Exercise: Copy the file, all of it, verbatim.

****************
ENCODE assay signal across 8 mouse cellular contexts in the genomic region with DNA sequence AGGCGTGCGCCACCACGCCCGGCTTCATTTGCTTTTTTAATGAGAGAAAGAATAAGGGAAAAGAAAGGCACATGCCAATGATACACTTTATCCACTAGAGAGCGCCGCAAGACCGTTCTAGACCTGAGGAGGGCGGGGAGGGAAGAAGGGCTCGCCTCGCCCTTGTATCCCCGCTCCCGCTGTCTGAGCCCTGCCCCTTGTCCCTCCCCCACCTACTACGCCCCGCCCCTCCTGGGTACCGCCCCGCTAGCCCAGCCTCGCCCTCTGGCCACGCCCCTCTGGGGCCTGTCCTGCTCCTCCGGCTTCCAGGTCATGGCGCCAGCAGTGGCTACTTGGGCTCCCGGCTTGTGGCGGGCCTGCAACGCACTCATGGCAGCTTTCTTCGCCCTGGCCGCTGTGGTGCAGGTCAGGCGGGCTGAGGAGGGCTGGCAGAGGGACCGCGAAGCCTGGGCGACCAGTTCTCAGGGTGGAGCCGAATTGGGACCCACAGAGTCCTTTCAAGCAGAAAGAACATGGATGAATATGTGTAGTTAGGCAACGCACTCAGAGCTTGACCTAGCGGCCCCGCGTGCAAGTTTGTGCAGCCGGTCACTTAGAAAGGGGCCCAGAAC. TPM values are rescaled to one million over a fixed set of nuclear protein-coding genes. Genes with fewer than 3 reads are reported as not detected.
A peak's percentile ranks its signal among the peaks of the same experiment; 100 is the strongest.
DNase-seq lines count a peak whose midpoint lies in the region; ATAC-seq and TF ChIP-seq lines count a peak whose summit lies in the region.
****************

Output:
ENCODE assay signal across 8 mouse cellular contexts in the genomic region with DNA sequence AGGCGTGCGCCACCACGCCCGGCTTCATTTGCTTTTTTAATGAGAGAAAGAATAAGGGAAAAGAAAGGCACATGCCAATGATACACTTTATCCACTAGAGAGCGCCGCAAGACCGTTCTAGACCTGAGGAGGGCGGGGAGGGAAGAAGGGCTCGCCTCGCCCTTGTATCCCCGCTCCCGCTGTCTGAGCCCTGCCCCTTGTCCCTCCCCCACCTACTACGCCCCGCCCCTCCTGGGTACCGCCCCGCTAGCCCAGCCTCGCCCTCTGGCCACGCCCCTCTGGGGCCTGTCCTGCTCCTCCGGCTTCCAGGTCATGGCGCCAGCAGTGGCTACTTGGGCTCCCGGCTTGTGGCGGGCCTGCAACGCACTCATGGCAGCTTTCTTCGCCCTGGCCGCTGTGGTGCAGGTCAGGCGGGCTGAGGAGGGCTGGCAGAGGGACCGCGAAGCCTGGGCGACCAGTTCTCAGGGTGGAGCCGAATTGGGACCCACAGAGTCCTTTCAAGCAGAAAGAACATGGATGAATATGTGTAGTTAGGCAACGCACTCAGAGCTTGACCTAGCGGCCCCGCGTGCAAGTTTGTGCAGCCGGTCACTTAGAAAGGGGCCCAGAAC. TPM values are rescaled to one million over a fixed set of nuclear protein-coding genes. Genes with fewer than 3 reads are reported as not detected.
A peak's percentile ranks its signal among the peaks of the same experiment; 100 is the strongest.
DNase-seq lines count a peak whose midpoint lies in the region; ATAC-seq and TF ChIP-seq lines count a peak whose summit lies in the region.